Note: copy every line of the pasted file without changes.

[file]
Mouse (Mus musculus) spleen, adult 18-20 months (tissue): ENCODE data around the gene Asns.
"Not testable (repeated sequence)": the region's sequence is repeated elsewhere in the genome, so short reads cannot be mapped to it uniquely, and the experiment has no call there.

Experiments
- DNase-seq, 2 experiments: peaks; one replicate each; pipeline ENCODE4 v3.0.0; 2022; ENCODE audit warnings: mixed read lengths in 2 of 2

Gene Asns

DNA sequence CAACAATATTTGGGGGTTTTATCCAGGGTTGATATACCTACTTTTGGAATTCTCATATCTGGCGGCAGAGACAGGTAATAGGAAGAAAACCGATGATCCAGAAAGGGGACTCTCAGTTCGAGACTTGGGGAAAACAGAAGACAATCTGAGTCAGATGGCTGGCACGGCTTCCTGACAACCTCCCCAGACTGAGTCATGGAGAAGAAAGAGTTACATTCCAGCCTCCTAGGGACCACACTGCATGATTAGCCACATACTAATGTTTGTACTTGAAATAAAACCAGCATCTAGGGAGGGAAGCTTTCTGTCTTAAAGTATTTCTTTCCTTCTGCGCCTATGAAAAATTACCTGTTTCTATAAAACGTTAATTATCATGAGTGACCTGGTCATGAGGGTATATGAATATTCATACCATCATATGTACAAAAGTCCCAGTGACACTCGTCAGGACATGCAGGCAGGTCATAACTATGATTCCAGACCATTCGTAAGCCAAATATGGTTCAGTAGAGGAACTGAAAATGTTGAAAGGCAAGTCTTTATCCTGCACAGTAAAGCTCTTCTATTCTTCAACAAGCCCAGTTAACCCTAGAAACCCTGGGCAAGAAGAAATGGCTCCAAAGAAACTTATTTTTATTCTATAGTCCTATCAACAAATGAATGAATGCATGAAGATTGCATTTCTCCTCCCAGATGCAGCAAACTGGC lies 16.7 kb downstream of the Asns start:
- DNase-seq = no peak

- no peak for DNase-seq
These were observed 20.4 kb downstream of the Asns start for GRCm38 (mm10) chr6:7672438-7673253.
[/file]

Mouse (Mus musculus) spleen, adult 18-20 months (tissue): ENCODE data around the gene Asns.
"Not testable (repeated sequence)": the region's sequence is repeated elsewhere in the genome, so short reads cannot be mapped to it uniquely, and the experiment has no call there.

Experiments
- DNase-seq, 2 experiments: peaks; one replicate each; pipeline ENCODE4 v3.0.0; 2022; ENCODE audit warnings: mixed read lengths in 2 of 2

Gene Asns

DNA sequence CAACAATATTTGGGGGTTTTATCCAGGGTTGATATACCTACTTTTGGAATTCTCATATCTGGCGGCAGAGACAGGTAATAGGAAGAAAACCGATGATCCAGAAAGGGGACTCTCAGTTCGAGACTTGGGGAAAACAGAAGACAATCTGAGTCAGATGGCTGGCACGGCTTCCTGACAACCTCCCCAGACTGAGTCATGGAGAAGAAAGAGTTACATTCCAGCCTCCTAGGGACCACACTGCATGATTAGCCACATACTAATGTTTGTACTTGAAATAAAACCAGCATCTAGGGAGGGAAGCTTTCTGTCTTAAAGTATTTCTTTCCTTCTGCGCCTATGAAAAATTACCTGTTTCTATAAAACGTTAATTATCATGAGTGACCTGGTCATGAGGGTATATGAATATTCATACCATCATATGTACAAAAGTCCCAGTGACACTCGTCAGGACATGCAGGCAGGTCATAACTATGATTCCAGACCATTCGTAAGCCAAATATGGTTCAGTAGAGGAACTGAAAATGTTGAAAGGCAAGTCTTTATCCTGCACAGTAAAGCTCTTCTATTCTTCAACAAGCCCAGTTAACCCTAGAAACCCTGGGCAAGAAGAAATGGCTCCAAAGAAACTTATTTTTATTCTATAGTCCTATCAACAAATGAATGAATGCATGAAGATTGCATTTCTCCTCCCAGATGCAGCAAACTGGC lies 16.7 kb downstream of the Asns start:
- DNase-seq = no peak

- no peak for DNase-seq
These were observed 20.4 kb downstream of the Asns start for GRCm38 (mm10) chr6:7672438-7673253.